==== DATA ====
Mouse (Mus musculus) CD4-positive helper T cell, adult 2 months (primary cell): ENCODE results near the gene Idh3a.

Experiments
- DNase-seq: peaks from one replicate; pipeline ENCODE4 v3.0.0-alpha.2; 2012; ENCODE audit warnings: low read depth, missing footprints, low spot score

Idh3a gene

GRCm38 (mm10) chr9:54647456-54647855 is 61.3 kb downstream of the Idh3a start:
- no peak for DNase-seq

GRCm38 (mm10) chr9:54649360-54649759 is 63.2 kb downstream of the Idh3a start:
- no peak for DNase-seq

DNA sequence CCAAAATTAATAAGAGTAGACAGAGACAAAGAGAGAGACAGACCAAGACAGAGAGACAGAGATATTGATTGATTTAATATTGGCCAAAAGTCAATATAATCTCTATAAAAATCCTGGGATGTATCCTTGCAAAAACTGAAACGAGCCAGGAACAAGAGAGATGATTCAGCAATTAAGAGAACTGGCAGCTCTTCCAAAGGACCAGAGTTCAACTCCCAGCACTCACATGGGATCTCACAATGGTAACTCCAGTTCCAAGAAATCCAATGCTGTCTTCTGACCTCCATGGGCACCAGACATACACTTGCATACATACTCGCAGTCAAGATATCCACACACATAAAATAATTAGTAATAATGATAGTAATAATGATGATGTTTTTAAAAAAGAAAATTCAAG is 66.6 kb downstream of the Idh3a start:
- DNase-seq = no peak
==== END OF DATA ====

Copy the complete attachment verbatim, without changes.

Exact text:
Mouse (Mus musculus) CD4-positive helper T cell, adult 2 months (primary cell): ENCODE results near the gene Idh3a.

Experiments
- DNase-seq: peaks from one replicate; pipeline ENCODE4 v3.0.0-alpha.2; 2012; ENCODE audit warnings: low read depth, missing footprints, low spot score

Idh3a gene

GRCm38 (mm10) chr9:54647456-54647855 is 61.3 kb downstream of the Idh3a start:
- no peak for DNase-seq

GRCm38 (mm10) chr9:54649360-54649759 is 63.2 kb downstream of the Idh3a start:
- no peak for DNase-seq

DNA sequence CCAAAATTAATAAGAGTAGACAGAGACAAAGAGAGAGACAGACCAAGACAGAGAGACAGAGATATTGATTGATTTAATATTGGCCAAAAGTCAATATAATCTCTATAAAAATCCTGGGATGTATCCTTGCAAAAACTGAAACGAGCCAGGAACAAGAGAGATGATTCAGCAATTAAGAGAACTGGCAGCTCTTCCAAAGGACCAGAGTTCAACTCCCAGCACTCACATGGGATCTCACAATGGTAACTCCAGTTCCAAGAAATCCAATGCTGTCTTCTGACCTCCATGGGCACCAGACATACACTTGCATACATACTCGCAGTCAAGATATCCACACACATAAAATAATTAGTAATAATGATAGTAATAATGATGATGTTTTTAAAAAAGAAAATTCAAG is 66.6 kb downstream of the Idh3a start:
- DNase-seq = no peak